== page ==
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As senator, Dunn led the state's investigation into Enron's involvement in the 2000-2001 energy crisis. He was first elected to the state Senate in 1998, when he unseated incumbent Republican Rob Hurtt by a 51% to 49% margin. Dunn was reelected in 2002. He ran for the Democratic nomination for Controller in 2006 but lost by 53% to 47% to John Chiang, who would then go on to win the general.
In 2010, Dunn was selected as the Executive Director of the State Bar of California. On November 13, 2014, the State Bar issued a statement saying that Dunn's employment as Executive Director had been terminated by the Board of Trustees. According to the Courthouse New Service, Dunn then filed a whistleblower lawsuit against the State Bar challenging the termination because he had exposed malfeasance and "egregious improprieties." The State Bar denied Dunn's allegations, saying the "Board received a complaint from a high-level employee raising serious, wide-ranging allegations about ... Dunn and certain State Bar employees." In January 2016, The Recorder released a report indicating that State Bar, while under Dunn's leadership, incurred excessive international travel expenses for trips to El Salvador, Mexico, Guatemala, Nicaragua, Peru and Mongolia. Dunn's allegations against the State Bar were diverted to an arbitration proceeding under terms of his contract. In March of 2017, Arbitrator Edward Infante issued a ruling that exonerated the State Bar, which had said it fired Dunn in 2014 for misleading the agency's board about critical policy matters.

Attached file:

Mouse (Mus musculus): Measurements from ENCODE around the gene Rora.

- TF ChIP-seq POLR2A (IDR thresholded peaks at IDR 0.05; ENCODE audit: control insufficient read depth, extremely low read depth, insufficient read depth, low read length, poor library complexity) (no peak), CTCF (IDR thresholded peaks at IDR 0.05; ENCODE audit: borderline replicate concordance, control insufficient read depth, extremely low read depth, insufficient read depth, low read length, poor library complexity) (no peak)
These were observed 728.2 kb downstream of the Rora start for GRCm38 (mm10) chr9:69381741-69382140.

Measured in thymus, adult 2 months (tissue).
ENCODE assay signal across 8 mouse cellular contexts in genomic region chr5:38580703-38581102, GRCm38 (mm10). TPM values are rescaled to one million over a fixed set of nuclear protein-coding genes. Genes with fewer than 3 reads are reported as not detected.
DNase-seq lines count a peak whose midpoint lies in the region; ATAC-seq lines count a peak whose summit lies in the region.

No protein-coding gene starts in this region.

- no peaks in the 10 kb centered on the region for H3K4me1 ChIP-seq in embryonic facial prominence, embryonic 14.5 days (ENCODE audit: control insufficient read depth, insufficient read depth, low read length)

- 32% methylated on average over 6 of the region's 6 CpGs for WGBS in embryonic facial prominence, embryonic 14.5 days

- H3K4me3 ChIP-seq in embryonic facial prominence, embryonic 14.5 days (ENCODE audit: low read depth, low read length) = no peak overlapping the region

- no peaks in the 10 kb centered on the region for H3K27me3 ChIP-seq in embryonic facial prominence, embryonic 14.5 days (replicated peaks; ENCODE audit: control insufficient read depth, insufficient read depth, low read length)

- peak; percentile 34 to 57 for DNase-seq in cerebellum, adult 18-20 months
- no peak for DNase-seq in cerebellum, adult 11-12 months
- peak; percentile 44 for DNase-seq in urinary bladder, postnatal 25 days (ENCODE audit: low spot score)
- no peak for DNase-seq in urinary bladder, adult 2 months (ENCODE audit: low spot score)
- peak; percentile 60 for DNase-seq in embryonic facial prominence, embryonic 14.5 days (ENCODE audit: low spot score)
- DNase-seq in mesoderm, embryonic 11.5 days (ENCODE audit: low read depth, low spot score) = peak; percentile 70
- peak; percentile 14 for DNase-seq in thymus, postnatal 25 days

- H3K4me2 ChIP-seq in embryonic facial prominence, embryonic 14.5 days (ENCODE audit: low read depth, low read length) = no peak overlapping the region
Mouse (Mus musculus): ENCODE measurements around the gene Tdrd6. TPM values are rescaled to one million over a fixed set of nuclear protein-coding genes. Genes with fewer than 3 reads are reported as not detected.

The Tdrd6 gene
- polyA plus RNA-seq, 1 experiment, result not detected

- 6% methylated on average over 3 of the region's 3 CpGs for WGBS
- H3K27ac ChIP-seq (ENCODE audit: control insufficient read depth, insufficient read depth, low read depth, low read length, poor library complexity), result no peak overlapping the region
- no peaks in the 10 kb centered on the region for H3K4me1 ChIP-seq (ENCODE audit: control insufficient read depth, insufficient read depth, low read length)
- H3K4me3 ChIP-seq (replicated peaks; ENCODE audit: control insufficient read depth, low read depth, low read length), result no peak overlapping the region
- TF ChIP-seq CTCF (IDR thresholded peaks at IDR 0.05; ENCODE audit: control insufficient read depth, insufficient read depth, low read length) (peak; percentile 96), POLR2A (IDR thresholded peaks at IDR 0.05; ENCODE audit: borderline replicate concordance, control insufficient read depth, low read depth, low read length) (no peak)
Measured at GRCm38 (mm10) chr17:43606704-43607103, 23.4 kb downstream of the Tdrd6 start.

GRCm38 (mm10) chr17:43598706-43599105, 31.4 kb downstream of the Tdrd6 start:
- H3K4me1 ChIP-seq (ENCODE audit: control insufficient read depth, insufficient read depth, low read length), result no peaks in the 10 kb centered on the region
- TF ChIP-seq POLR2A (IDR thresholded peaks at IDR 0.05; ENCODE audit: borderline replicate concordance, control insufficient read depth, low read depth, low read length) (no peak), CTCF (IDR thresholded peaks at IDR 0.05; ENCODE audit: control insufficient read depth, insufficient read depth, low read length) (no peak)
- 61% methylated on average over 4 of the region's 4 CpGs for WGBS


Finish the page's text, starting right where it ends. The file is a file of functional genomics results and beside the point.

He is a founding partner of The Senators (Ret.) Firm, LLP, "a law and political consulting firm where [the founders]...exert a powerful influence on national and statewide issues."